The Reformation was ultimately about the return of the central doctrine of the Christian faith; that God justifies (declares righteous, forgiven and not guilty) sinners for the sake of Christ, apart from any works of the Law. Sadly, the default position of human beings is that they have to earn salvation or do something. If they don’t think that they believe that there is a spark of goodness in them that Jesus died to fan into flame. It is a really anti-scriptural and sad when the witness of our life and the witness of the Bible is that “all have sinned and fallen short of the glory of God”. The Reformation brought about the separation between churches that “confess” the central doctrine and those that do not.
Today it is difficult to get people to see what the churches task is because many have come to see religion as a moralistic enterprise and Jesus as life coach and a means of having your “best life now”. Rather than seeing Jesus as Savior, he is a moral example. His job is build your self esteem which the Bible says we have an overabundance of in the first place. Anyway I can yammer about this all I want but here another persons view…………………………
I’ve come to realize at the tender age of 47 that sometimes church doesn’t work.
What I mean is what the church is here to do, spread the Gospel, doesn’t seem to be on the agenda much of the time.
Of course, what I understand by the word Gospel (the message of Christianity) is that it is, at the least, good news. The news I hear promulgated by the various churches out there seems to break down to a laundry list of stuff for us to do.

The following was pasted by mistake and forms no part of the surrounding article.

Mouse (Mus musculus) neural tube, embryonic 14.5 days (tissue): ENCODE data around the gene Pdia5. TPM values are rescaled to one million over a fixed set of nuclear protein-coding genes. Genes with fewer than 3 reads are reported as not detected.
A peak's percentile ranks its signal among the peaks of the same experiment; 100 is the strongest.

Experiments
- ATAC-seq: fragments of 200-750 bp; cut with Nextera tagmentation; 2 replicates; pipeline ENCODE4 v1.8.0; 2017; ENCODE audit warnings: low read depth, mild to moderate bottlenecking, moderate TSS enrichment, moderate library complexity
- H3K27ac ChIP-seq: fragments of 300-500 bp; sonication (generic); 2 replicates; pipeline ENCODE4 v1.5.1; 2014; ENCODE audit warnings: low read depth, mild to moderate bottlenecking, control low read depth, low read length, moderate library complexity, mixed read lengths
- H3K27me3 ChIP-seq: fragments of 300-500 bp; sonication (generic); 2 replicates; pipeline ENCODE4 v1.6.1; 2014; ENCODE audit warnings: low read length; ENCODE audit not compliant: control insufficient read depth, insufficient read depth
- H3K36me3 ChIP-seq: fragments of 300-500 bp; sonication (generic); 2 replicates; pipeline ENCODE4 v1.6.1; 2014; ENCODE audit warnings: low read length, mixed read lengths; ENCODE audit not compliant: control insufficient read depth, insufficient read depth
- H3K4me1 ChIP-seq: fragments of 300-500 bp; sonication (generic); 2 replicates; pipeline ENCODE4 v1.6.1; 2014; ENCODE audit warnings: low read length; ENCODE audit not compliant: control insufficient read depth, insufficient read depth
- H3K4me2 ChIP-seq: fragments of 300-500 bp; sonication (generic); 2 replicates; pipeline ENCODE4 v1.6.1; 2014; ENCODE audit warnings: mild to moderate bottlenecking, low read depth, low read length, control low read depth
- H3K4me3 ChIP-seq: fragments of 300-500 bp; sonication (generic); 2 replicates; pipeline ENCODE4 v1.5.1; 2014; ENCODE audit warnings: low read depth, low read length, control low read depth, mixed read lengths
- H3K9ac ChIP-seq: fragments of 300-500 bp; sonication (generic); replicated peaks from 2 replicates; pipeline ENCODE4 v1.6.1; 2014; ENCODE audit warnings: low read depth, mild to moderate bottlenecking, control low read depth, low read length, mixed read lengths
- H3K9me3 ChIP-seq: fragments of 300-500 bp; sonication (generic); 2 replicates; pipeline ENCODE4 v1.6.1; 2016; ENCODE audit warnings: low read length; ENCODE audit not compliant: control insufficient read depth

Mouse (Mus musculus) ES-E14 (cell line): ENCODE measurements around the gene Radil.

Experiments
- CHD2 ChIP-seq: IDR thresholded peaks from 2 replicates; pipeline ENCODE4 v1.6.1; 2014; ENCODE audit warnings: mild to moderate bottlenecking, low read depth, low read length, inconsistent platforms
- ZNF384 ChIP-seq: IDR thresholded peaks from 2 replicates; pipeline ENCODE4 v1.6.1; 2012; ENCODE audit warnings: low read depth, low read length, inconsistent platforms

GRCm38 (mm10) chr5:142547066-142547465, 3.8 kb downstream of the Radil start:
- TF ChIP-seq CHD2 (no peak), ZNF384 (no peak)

Jesus had a word for teachers who ‘multiply tasks and don’t lift a finger to help’. It was one of many versions of ‘Go to Hell’. Unless Christianity is about rescue from above and a hope beyond this war-torn, weary world, then it is not bearing witness for the one whom it claims to represent.
When the Church preaches and teaches something else, it isn’t working. When it misses the great reversal, the perfect sacrifice that surpasses all sacrifice for all sins and transgressions for all time, the ultimate buy-back, when God took the burden of all the evil in the world upon Himself to redeem the world for Himself, the Church is broken.
When the Church misses God invading at various points in the history of man–specifically ancient Israel–finally showing up in person as Jesus Christ, the perfect sacrificial Lamb, it really misses.
When the Church doesn’t understand that, at the heart of Jesus’ message of the advancing kingdom is the crucified King who is leading captivity, pain, loss, death and the devil captive and giving gifts to men, it misses everything.
When it doesn’t see the face of God in the stories that Jesus told and the way He lived His life while on earth and the joy He had… and has… of finding and rescuing the lost, the least, the lowest… even the dead, the Church is not doing it’s job.
When the church doesn’t see and promote the joyous, raucous party in the midst of the sadness of this despairing world and see beyond it to the world to come where that wonderful party never ends, how can it call itself the bearer of the gifts of God?
When the churches’ preaching doesn’t call us to despair of our so-called ‘good works’ and our paltry attempts at sanctifying ourselves, bringing us, even at our best, as sinners to the foot of the cross, it does less than nothing.
When the church takes from us the gifts of Baptism and the Lord’s Supper, either by sophistry, neglect, absence or modification, it denies its Lord.
I’m not saying that salvation is promised anywhere else. It’s just sad to me when the church sells its birthright so cheaply for programmatic drivel and a devil-devised message of ‘my best life now’.
Lord, have mercy on your broken church and the broken people who look to it instead of You for rescue.
Steve Byrnes is a member of First Lutheran Church in Lake Elsinore, California. He is a graduate of Christ College Irvine (now contained within Concordia University Irvine), majoring in English Literature, and Westminster Seminary in Escondido, where he took a Master of Arts in Biblical Studies.
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